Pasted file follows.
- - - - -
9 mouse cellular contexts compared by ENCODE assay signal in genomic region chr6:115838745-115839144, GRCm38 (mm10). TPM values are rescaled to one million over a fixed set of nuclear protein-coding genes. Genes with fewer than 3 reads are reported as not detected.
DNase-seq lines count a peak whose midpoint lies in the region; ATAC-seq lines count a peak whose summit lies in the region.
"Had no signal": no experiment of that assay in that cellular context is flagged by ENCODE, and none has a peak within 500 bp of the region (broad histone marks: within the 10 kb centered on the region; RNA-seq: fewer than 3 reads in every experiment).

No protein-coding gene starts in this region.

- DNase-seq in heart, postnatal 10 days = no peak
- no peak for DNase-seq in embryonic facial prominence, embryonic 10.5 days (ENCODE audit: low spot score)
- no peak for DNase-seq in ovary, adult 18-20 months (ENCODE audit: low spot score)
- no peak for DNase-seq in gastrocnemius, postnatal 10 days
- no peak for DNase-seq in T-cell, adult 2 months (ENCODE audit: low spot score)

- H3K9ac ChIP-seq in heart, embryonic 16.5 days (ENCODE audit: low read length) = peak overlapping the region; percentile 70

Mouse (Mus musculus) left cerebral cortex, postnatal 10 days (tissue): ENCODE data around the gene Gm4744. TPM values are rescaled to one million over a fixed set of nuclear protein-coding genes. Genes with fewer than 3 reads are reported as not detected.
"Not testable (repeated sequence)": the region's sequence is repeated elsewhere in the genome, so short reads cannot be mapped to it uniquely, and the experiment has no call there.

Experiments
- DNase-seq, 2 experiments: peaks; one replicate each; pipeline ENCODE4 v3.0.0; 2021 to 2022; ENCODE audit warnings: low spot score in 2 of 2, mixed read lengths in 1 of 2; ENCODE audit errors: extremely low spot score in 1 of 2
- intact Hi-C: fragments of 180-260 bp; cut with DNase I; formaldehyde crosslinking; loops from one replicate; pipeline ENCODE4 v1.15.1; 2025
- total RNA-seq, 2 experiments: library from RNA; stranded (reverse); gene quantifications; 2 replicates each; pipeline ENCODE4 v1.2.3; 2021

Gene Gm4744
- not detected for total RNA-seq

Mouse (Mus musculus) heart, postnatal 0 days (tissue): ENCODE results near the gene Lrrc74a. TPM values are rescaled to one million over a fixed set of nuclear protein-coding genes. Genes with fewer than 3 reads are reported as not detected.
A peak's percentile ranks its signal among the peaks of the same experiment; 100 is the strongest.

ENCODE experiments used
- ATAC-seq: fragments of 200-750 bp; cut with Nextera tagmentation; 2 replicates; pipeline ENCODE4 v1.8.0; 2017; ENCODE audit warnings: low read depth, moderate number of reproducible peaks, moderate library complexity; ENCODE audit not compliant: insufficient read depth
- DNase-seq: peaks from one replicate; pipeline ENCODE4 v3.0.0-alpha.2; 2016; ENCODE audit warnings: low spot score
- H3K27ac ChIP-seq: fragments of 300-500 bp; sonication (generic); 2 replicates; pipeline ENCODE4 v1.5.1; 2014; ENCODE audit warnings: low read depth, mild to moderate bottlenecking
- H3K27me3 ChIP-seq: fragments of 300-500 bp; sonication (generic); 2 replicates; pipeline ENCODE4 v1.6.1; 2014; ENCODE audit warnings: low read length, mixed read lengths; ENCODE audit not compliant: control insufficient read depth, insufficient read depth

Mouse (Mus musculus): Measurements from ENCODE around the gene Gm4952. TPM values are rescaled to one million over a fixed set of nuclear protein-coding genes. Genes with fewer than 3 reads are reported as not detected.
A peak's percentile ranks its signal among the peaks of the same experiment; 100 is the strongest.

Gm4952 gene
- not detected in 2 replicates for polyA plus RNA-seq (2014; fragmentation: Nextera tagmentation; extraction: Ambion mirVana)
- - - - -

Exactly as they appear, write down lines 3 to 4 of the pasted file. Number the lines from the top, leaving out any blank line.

"Had no signal": no experiment of that assay in that cellular context is flagged by ENCODE, and none has a peak within 500 bp of the region (broad histone marks: within the 10 kb centered on the region; RNA-seq: fewer than 3 reads in every experiment).

No protein-coding gene starts in this region.